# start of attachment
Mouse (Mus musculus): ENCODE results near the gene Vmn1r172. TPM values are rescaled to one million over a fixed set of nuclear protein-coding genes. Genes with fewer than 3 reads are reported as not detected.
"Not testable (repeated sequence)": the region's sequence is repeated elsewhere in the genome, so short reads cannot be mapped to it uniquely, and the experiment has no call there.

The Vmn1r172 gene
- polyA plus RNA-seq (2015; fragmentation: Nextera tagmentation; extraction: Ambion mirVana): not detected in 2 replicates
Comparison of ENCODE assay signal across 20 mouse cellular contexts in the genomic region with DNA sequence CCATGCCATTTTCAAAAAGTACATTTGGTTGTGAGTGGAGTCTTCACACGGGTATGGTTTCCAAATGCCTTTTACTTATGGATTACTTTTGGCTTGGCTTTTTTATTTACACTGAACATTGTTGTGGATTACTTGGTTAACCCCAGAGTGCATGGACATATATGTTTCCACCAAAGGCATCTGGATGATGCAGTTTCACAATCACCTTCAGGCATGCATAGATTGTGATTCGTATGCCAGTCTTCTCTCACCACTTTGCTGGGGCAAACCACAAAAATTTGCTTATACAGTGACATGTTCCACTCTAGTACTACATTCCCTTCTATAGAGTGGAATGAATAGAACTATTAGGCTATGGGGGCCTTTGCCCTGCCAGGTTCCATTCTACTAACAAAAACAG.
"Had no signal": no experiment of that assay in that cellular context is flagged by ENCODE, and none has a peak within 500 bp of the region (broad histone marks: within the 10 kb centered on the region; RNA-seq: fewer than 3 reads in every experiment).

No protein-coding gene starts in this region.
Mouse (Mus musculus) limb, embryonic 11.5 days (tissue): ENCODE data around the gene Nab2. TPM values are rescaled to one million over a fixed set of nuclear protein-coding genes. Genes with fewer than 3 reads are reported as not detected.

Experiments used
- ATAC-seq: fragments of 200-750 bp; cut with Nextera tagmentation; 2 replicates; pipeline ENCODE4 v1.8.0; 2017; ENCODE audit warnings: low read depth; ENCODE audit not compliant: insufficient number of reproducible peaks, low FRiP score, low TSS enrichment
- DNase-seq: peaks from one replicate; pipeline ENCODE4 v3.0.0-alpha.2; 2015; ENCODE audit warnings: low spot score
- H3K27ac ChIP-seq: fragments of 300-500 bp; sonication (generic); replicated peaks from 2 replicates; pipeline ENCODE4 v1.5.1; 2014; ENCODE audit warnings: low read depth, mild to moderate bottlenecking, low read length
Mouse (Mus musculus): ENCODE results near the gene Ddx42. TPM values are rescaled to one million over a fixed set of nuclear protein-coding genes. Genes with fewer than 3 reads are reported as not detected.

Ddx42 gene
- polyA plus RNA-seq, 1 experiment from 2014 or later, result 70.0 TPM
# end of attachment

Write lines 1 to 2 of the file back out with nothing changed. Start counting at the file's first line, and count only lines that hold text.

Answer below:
Mouse (Mus musculus): ENCODE results near the gene Vmn1r172. TPM values are rescaled to one million over a fixed set of nuclear protein-coding genes. Genes with fewer than 3 reads are reported as not detected.
"Not testable (repeated sequence)": the region's sequence is repeated elsewhere in the genome, so short reads cannot be mapped to it uniquely, and the experiment has no call there.